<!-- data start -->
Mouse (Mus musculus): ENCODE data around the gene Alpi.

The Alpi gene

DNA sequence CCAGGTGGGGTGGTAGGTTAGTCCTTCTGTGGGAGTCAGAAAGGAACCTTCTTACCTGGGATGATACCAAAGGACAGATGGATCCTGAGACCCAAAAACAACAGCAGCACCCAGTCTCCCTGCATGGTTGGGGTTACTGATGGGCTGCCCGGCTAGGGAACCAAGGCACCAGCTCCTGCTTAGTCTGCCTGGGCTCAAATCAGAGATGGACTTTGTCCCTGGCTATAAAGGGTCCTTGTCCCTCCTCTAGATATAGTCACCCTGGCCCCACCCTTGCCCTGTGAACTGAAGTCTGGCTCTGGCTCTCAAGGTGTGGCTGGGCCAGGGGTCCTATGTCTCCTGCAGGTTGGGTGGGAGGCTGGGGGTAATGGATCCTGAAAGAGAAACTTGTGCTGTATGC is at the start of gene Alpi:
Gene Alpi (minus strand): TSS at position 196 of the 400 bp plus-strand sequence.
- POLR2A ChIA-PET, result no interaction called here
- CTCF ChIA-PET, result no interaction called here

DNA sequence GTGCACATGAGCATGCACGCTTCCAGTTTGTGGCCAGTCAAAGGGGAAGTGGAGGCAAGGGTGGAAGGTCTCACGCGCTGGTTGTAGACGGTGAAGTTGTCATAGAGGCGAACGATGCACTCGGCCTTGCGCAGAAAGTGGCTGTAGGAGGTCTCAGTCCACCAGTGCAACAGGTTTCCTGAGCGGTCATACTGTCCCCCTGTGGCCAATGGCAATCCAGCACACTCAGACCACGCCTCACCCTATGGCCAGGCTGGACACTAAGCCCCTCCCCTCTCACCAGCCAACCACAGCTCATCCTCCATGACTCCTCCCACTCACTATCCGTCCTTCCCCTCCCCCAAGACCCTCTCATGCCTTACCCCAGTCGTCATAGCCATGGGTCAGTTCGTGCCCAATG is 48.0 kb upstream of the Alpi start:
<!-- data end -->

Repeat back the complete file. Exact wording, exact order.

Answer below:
Mouse (Mus musculus): ENCODE data around the gene Alpi.

The Alpi gene

DNA sequence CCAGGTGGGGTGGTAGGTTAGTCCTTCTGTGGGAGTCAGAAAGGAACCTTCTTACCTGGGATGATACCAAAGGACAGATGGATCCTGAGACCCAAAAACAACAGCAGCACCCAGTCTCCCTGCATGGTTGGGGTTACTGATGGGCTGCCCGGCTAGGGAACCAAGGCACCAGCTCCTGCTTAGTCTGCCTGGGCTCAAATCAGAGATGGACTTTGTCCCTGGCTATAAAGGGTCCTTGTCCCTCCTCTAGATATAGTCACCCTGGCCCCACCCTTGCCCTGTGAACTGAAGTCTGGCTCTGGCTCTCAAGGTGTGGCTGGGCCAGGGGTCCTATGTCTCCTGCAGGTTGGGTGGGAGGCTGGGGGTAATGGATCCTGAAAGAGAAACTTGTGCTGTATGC is at the start of gene Alpi:
Gene Alpi (minus strand): TSS at position 196 of the 400 bp plus-strand sequence.
- POLR2A ChIA-PET, result no interaction called here
- CTCF ChIA-PET, result no interaction called here

DNA sequence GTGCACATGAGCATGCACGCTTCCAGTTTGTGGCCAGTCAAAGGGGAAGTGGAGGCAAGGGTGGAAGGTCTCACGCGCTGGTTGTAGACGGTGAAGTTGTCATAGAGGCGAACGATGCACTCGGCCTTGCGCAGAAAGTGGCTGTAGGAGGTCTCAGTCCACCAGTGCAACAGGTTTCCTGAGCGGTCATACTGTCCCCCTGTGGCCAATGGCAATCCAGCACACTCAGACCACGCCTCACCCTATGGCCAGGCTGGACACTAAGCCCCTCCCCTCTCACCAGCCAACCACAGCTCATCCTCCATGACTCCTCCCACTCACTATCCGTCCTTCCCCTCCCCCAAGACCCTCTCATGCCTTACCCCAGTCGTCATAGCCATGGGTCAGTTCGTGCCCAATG is 48.0 kb upstream of the Alpi start: